Re: Observation selection effects

From: Jesse Mazer <>
Date: Tue, 05 Oct 2004 00:28:50 -0400

Norman Samish:

>The "Flip-Flop" game described by Stathis Papaioannou strikes me as a
>version of the old Two-Envelope Paradox.
>Assume an eccentric millionaire offers you your choice of either of two
>sealed envelopes, A or B, both containing money. One envelope contains
>twice as much as the other. After you choose an envelope you will have the
>option of trading it for the other envelope.
>Suppose you pick envelope A. You open it and see that it contains $100.
>Now you have to decide if you will keep the $100, or will you trade it for
>whatever is in envelope B?
>You might reason as follows: since one envelope has twice what the other
>has, envelope B either has 200 dollars or 50 dollars, with equal
>probability. If you switch, you stand to either win $100 or to lose $50.
>Since you stand to win more than you stand to lose, you should switch.
>But just before you tell the eccentric millionaire that you would like to
>switch, another thought might occur to you. If you had picked envelope B,
>you would have come to exactly the same conclusion. So if the above
>argument is valid, you should switch no matter which envelope you choose.
>Therefore the argument for always switching is NOT valid - but I am unable,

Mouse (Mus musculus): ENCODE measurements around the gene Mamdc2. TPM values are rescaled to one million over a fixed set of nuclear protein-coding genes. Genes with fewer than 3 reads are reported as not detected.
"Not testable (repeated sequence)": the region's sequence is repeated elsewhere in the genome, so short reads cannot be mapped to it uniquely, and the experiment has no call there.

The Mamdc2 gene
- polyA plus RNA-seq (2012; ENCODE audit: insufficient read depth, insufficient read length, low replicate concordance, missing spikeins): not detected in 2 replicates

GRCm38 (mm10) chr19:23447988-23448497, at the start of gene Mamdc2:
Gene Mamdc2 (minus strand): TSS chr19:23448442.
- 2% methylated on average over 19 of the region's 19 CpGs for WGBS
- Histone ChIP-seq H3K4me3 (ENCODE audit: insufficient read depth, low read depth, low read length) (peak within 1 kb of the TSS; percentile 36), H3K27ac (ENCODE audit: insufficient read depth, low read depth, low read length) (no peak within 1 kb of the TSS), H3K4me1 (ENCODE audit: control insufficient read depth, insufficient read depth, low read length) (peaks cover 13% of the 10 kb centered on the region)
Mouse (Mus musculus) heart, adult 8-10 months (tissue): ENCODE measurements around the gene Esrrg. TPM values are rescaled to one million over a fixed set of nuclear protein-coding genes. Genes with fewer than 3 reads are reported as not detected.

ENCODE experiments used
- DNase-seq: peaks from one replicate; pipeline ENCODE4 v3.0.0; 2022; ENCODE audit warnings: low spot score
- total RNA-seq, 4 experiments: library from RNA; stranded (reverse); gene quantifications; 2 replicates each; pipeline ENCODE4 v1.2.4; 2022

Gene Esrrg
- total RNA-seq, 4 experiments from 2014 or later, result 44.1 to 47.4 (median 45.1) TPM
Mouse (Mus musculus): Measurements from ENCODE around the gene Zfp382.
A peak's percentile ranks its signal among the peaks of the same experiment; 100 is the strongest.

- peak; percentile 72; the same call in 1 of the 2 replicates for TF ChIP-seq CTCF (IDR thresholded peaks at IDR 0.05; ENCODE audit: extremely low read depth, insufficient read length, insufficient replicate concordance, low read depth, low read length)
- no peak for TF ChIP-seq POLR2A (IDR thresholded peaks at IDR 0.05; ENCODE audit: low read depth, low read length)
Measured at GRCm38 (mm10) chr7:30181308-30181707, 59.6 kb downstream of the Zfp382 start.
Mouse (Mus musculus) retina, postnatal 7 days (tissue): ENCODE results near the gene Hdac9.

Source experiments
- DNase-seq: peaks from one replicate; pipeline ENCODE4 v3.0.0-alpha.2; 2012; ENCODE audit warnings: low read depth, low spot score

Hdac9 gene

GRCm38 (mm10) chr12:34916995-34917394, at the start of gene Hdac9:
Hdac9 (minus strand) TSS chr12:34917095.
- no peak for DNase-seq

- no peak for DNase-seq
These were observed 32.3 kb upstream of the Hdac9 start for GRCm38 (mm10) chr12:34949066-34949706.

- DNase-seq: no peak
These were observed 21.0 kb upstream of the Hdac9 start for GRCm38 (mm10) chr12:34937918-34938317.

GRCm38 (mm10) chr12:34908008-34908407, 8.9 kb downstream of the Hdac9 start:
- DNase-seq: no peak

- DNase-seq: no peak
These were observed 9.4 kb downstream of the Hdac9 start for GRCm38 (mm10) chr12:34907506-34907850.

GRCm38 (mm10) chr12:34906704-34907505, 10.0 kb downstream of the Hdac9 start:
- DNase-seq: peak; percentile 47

>at the moment, to tell you why!

Basically, I think the resolution of this paradox is that it's impossible to
pick a number randomly from 0 to infinity in such a way that every number is
equally likely to come up. Such an infinite flat probability distribution
would lead to paradoxical conclusions--for example, if you picked two
positive integers randomly from a flat probability distribution, and then
looked at the first integer, then there would be a 100% chance the second
integer would be larger, since there are only a finite number of integers
smaller than or equal to the first one and an infinite number that are

For any logically possible probability distribution the millionaire uses, it
will be true that depending on what amount of money you find in the first
envelope, there won't always be an equal chance of finding double the amount
or half the amount in the other envelope. For example, if the millionaire
simply picks a random amount from 0 to one million to put in the first
envelope, and then flips a coin to decide whether to put half or double that
in the other envelope, then if the first envelope contains more than one
million there is a 100% chance the other envelope contains less than that.

For a more detailed discussion of the two-envelope paradox, see this page:

I don't think the solution to this paradox has any relation to the solution
to the flip-flop game, though. In the case of the flip-flop game, it may
help to assume that the players are all robots, and that each player can
assume that whatever decision it makes about whether to switch or not, there
is a 100% chance that all the other players will follow the same line of
reasoning and come to an identical decision. In this case, since the money
is awarded to the minority flip, it's clear that it's better to switch,
since if everyone switches more of them will win. This problem actually
reminds me more of Newcomb's paradox, described at , because it depends on whether you assume
your choice is absolutely independent of choices made by other minds or if
you should act as though the choice you make can "cause" another mind to
make a certain choice even if there is no actual interaction between you.

Received on Tue Oct 05 2004 - 00:29:57 PDT

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